2  grayScale_frame ← Raw_data_transformation (raw_frame);
 3  thresholded_frame, binarized_frame ← threshoding_image (grayScale_frame);
 4  ellipse ← ellipse_computation (binarized_frame);
 5  upper half_ellipse ← extraction_upper-half_ellipse (ellipse);
 6  if hasGlasses is FALSE then
 7    |   eyes_glasses ← eyes_detection (upper half_ellipse, thresholded_frame);
 8  else
 9    |   eyes_glasses ← glasses_detection (upper half_ellipse, thresholded_frame);
10  end
11  forehead_mask ← forehead_segmentation (eyes_glasses);
12  forehead_temperature ← forehead_temperature_extraction (raw_frame, forehead_mask);
13  Return forehead_temperature;
Algorithm 1 takes as input a raw_frame obtained from a single thermal camera and processes it to obtain the temperature of the forehead region. Moreover, depending on whether a person wears glasses or not, the system has a slightly different behavior (hasGlasses Boolean variable). The following subsections explain the method step by step.

3.1. Raw Data Transformation

The first step of the proposed method, as Algorithm 1 details, is a transformation of the raw thermal data (temperature matrix in the range [−20 °C–100 °C]) obtained from the used sensor (detailed in Section 4) into an 8-bit grayscale. 8-bit grayscale images represent all pixels in the range [0–255], which 0 value is the lowest temperature value. This transformation simplifies the step detailed in Section 3.2 since only integer values in a positive range are considered. The conversion of raw frames into grayscale images is performed by Equation (1).
P ( x , y ) = P ( x , y ) m i n m a x m i n × 255
where P ( x , y ) is a point from thermal image, P ( x , y ) is a value in grayscale. The pair m i n and m a x represents the lowest and highest value in the raw frame. The result of this step is shown in Figure 1a.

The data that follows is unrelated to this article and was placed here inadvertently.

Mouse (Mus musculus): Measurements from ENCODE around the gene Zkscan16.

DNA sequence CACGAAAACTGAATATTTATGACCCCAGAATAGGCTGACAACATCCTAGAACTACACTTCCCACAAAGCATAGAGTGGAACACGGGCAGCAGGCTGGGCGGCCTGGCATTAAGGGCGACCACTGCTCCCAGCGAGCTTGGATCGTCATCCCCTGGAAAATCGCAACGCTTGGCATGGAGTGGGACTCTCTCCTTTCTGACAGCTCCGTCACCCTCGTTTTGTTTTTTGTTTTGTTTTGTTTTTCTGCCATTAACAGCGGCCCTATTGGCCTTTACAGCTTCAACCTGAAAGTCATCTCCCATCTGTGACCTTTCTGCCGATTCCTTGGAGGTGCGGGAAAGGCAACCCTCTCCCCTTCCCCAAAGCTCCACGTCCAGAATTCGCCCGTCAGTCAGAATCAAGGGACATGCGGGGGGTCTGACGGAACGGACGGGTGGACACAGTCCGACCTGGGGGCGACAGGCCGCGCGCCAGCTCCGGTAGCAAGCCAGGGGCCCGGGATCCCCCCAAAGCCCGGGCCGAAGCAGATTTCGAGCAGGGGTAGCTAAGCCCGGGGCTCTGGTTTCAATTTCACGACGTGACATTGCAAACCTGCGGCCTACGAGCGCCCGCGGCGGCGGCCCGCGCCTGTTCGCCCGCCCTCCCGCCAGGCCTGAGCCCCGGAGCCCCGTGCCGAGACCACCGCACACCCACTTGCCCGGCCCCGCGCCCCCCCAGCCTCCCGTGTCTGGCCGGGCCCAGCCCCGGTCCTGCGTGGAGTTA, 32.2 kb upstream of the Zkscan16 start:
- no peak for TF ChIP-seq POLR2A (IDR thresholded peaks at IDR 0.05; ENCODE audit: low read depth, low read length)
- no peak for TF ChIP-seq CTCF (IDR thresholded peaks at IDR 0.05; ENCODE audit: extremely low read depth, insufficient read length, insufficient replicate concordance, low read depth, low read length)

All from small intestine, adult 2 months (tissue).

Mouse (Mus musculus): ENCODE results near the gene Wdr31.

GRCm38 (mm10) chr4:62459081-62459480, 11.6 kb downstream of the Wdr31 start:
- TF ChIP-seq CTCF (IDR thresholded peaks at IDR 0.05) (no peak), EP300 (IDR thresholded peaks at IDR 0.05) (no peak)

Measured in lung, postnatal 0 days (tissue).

3.2. Threshoding Images

The purpose of this step is to remove those pixels from the grayscale image which belong to the background. This is performed with a linear transformation of each pixel in the grayscale image. This transformation is performed using Equation (2). The visual result is shown in Figure 1b.
P ( x , y ) = 0 , if P ( x , y ) M 255 × P ( x , y ) M 255 M , if M < P ( x , y ) 255
where P ( x , y ) is a point in grayscale obtained by Equation (1) and P ( x , y ) is a new value for each point of the image. Finally, M is the used parameter to transform each pixel.
The value of M can be calculated using the Otsu method [24]. Otsu method splits a grayscale image into two sets S 0 = [ 0 , M ] and S 1 = [ M + 1 , 255 ] , where M is used as a threshold in order to minimize the weighted within-classes variance. Otsu method is computed using Equation (3). Where σ M 2 is the variance and P i is the probability of each grayscale value.
σ M 2 = i = 0 M P i × i = M + 1 255 P i × i = 0 M i P i i = 0 255 P i i = M + 1 255 i P i 1 i = 0 255 P i 2
To simplify the following steps of the method, a binary mask is used to represent the head with non-zero-valued pixels. This task is carried out using Equation (4).
P ( x , y ) = 0 , if P ( x , y ) = 0 255 , if 0 < P ( x , y )
where P ( x , y ) is a point of the thresholding image, and P ( x , y ) is a point of the binary mask. An example of a generated binary mask is shown in Figure 1c.
Using the binary mask, an erosion morphology operator [25] of that mask followed by an XOR logic operator is calculated. The erosion operator contracts the binary image and the XOR logic operator applied to the binary mask allows for the detection of the boundaries of the binary image.

3.3. Ellipse Computation

The purpose of this section is to fit the set of points generated in the previous step to an ellipse. In general terms, the ellipse is the geometric figure that best fits the head of a user. This step uses the method proposed by [26] to perform a robust ellipse fitting.